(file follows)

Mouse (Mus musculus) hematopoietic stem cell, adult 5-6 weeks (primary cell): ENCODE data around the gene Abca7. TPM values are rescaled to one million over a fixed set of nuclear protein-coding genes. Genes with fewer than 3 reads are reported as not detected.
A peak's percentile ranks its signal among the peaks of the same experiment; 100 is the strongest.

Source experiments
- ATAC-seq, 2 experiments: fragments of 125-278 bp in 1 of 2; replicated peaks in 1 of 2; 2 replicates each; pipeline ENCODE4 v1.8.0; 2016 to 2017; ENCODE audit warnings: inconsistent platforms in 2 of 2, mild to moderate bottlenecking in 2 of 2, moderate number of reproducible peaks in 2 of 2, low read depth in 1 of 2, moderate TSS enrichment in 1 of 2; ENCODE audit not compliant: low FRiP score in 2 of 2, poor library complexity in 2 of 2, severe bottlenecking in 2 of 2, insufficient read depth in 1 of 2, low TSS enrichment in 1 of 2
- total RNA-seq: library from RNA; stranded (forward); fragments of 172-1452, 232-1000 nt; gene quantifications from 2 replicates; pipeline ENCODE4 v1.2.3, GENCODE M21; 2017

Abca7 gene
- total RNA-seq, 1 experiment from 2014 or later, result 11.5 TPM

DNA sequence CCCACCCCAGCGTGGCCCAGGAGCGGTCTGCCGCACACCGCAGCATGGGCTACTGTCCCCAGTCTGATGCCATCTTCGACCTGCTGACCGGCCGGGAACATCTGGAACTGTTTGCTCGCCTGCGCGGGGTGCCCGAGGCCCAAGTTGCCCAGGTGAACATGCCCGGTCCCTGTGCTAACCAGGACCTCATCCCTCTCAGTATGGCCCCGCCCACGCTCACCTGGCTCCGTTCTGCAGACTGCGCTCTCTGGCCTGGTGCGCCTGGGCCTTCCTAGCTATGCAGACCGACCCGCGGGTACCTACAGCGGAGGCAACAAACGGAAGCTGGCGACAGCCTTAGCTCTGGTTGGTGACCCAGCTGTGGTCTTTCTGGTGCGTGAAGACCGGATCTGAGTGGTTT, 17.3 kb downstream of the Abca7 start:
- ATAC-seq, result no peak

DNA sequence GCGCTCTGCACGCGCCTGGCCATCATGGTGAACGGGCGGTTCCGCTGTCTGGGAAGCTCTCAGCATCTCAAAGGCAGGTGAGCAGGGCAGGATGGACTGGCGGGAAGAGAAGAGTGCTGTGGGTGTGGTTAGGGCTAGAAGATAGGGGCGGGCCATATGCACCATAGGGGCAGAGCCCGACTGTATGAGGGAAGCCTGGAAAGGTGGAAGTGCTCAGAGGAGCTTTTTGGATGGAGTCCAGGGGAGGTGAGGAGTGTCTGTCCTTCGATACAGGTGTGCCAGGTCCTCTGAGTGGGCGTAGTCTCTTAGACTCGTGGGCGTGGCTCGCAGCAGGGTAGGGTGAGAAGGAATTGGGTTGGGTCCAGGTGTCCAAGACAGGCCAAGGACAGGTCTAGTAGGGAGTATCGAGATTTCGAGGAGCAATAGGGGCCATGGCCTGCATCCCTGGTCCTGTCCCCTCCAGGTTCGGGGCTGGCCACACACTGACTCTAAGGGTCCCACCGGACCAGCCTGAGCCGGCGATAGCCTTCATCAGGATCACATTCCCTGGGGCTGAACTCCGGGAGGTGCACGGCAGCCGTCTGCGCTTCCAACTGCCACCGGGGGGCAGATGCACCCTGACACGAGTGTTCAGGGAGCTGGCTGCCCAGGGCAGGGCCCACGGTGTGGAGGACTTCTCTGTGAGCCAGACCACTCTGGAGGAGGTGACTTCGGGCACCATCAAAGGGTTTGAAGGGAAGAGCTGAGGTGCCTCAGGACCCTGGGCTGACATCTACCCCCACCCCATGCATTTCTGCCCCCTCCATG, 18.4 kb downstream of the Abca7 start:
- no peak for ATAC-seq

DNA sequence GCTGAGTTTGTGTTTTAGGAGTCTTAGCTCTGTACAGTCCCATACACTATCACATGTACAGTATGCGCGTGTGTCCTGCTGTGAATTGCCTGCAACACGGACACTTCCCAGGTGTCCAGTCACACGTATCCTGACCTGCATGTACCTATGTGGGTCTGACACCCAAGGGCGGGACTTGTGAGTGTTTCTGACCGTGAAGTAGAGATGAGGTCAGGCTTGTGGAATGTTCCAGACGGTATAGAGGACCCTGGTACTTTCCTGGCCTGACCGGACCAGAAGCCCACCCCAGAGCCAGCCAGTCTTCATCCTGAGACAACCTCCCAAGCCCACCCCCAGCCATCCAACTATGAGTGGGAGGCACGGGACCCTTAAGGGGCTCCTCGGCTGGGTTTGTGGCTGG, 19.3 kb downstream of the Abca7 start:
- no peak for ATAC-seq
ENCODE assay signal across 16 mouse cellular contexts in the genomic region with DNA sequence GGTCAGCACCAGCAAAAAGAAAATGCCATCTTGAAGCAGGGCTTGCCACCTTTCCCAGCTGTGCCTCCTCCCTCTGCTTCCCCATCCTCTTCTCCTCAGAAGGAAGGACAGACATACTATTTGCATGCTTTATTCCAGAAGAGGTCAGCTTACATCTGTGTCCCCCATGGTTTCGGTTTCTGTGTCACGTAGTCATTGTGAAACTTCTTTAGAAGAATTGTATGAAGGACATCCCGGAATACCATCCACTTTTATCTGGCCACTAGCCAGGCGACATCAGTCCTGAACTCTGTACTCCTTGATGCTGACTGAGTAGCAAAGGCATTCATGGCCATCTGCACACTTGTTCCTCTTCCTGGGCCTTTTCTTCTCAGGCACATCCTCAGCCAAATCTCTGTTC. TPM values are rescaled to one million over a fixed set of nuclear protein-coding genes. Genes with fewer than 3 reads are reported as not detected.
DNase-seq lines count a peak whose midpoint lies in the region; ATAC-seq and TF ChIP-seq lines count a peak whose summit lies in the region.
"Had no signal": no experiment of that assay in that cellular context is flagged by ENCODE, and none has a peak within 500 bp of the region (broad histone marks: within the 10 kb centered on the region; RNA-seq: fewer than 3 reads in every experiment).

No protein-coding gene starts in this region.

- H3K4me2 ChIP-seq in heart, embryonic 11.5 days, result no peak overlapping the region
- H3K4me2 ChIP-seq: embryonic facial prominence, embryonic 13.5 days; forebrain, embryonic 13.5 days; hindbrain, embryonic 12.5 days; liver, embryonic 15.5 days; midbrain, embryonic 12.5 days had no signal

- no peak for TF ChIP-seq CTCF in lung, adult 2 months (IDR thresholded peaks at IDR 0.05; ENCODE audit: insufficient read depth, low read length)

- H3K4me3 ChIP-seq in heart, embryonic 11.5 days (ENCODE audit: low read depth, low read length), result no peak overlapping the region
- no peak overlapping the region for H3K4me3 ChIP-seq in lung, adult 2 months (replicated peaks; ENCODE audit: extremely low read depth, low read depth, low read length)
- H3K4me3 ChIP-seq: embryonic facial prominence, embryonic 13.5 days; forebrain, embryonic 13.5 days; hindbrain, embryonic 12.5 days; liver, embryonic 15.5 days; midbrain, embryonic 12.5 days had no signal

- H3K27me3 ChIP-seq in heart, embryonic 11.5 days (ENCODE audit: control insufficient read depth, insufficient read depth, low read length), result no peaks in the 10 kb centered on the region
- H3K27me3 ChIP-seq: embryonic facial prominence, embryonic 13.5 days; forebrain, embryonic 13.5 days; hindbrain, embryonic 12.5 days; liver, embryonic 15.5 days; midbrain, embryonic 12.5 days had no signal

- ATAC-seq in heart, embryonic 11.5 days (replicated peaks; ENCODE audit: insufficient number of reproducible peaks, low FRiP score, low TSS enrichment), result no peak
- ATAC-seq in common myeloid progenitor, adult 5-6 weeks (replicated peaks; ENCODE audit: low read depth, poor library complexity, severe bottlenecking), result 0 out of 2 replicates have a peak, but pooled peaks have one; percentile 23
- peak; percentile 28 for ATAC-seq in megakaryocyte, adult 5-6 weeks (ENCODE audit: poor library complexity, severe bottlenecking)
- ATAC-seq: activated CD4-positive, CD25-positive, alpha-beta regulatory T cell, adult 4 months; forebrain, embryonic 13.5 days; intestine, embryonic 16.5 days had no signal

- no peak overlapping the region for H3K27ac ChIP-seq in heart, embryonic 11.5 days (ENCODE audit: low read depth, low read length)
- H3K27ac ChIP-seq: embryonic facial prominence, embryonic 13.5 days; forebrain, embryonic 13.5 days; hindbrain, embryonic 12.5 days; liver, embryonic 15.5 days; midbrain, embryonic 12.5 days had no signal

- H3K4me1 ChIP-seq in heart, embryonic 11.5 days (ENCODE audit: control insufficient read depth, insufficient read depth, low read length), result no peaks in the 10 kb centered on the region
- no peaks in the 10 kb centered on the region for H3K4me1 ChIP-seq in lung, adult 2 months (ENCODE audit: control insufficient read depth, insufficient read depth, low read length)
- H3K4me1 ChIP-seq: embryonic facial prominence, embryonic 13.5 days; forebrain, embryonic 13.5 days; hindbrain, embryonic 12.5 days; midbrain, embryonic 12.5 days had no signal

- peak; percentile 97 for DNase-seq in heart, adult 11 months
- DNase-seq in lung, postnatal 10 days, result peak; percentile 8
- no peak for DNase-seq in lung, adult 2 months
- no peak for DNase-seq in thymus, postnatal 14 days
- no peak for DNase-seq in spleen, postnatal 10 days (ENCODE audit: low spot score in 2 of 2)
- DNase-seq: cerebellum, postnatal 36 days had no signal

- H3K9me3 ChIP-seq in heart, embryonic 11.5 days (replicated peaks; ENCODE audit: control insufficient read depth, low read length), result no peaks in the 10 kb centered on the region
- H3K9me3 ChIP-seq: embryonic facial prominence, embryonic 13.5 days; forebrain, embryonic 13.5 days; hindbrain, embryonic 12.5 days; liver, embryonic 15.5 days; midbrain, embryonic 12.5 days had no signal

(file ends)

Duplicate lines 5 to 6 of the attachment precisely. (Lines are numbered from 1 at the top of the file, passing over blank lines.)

- total RNA-seq: library from RNA; stranded (forward); fragments of 172-1452, 232-1000 nt; gene quantifications from 2 replicates; pipeline ENCODE4 v1.2.3, GENCODE M21; 2017

Abca7 gene